I find it is easier to have one shooting habit because you have other things to think about when shooting. I do what Wildman does, expose just short of getting blinking highlights (overexposed areas). Sometimes those brightest areas are unimportant, so I can raise exposure even further. (I am careful about overexposing pure reds and blues in my main subject, like in a flower shot. The camera meter can be fooled here. Look at the RGB histogram if you are not sure.) Then I have enough information to process the shot. I do it all the time even when it isn't an important shot.

If I start to need higher ISOs, I worry a lot less about using the lens at its sharpest aperture. I would rather have a shot at f4 and ISO 800 than f8 and ISO 3200.

Shutter speed is one reason to break the habit. You may have a situation where you need a minimum shutter speed to capture a moving subject. In that case, I would consider taking an underexposed shot with that minimum shutter speed and increasing exposure later in processing.
04-03-2013, 09:58 AM - 1 Like   #12
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Increasing ISO will always increase the overall noise and decrease the dynamic range; the actual amount will depend on the sensor. Increasing the exposure in PP will also increase the noise, especially in the dark areas where noise is more visible. Depending on the situation and especially the kind of de-noise techniques used, either one can produce good results. The best way is to experiment and compare the final images, remembering that in most cases a correct in-camera exposure will probably be better in close scrutiny.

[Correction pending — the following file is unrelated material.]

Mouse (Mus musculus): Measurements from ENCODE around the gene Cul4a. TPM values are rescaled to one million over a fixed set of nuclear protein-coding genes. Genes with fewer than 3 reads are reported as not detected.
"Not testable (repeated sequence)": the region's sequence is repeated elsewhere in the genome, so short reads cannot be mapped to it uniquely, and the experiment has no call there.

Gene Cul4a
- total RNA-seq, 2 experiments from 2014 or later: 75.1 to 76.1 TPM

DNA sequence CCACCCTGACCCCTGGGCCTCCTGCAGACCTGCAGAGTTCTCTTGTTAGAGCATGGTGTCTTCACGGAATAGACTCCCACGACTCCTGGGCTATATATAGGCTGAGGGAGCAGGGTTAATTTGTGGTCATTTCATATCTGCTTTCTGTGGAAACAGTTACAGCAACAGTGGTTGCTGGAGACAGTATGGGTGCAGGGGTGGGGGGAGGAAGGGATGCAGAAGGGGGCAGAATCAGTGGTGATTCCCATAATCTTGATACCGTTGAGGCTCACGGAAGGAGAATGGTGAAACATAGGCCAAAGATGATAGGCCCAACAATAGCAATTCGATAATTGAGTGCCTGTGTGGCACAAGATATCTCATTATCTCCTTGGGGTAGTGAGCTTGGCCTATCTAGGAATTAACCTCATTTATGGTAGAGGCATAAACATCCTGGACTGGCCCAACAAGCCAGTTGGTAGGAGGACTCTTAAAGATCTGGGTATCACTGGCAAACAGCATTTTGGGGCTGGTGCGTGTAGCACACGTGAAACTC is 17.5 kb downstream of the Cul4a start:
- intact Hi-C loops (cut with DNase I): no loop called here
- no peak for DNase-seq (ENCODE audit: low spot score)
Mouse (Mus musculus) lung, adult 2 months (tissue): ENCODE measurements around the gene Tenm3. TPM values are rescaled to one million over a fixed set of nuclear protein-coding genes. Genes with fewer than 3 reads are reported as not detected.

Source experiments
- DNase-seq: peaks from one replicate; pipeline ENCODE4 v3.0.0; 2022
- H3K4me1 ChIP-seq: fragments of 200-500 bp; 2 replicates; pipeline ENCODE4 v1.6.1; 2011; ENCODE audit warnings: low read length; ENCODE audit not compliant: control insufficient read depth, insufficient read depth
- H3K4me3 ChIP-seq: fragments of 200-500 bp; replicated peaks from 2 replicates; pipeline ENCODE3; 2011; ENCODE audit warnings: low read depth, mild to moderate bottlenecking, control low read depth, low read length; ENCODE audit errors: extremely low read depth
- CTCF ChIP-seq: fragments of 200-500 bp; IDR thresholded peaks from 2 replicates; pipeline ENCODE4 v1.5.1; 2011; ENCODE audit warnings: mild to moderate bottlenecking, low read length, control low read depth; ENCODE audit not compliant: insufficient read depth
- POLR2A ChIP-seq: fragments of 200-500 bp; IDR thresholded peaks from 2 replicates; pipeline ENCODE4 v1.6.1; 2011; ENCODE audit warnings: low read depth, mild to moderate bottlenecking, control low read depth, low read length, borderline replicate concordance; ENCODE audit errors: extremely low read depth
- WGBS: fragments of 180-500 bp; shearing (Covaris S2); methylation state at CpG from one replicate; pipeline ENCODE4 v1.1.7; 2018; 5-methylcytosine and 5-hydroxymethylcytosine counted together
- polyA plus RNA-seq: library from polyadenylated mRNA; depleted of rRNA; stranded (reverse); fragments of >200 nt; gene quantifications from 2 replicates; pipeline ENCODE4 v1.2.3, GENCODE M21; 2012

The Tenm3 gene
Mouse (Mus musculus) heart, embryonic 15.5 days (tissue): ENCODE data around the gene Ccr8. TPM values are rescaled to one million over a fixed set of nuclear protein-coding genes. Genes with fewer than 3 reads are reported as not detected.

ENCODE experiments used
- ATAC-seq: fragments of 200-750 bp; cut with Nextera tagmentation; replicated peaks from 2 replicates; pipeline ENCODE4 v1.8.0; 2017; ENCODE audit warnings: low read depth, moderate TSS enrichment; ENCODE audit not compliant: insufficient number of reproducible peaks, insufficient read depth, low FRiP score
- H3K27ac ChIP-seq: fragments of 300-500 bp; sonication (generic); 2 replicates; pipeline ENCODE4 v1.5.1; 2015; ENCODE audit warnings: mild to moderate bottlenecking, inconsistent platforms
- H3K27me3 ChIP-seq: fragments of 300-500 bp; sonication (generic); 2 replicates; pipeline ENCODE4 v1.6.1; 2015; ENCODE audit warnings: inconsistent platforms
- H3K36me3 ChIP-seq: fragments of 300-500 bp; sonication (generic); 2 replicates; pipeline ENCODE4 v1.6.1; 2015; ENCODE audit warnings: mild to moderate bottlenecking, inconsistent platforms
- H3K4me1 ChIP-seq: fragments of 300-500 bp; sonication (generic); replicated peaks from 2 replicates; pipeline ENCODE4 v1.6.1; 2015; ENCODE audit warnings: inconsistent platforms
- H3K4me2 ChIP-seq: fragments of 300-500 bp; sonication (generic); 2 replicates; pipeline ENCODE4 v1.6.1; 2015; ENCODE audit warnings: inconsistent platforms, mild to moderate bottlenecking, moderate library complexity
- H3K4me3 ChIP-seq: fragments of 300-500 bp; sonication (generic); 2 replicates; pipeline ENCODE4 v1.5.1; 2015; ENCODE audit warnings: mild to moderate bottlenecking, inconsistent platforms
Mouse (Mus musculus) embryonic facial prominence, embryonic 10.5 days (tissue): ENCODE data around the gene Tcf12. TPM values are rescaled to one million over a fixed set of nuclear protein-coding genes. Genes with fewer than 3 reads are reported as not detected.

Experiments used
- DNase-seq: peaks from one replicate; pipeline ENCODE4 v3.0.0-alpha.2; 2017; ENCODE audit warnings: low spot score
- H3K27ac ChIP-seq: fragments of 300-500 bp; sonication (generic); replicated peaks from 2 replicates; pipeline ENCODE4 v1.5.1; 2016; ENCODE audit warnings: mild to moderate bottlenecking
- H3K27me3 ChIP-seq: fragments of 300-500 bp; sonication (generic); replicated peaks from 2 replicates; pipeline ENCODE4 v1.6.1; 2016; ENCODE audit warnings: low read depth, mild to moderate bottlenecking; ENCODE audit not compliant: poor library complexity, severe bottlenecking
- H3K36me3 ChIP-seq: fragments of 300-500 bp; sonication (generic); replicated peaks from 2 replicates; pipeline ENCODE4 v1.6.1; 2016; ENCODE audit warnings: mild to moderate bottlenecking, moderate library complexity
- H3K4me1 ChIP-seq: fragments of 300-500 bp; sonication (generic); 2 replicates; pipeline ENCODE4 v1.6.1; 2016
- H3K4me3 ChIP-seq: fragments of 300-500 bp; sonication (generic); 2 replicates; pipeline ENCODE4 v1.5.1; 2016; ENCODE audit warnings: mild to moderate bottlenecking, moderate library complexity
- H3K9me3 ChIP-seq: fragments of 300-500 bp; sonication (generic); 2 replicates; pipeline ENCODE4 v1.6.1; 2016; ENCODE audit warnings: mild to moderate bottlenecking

Noise is one of several parameters in an image, that include dynamic range, overall brightness, motion blur, depth of field, etc. Taking a photograph is a balancing act on desired final image, e.g. stopping motion, blurring motion, maximizing DOF, intentionally over/under exposing, etc.

In a controlled environment (e.g. studio) you simply set the proper parameters (aperture, speed, ISO) for the desired effect and adjust your lighting for correct exposure. In uncontrolled environments, you have to compromise some of the variables, like loosing DOF to get more speed, increasing noise (using a higher ISO) to get both speed and DOF, etc. Which one is right will depend on what is more important for the particular image.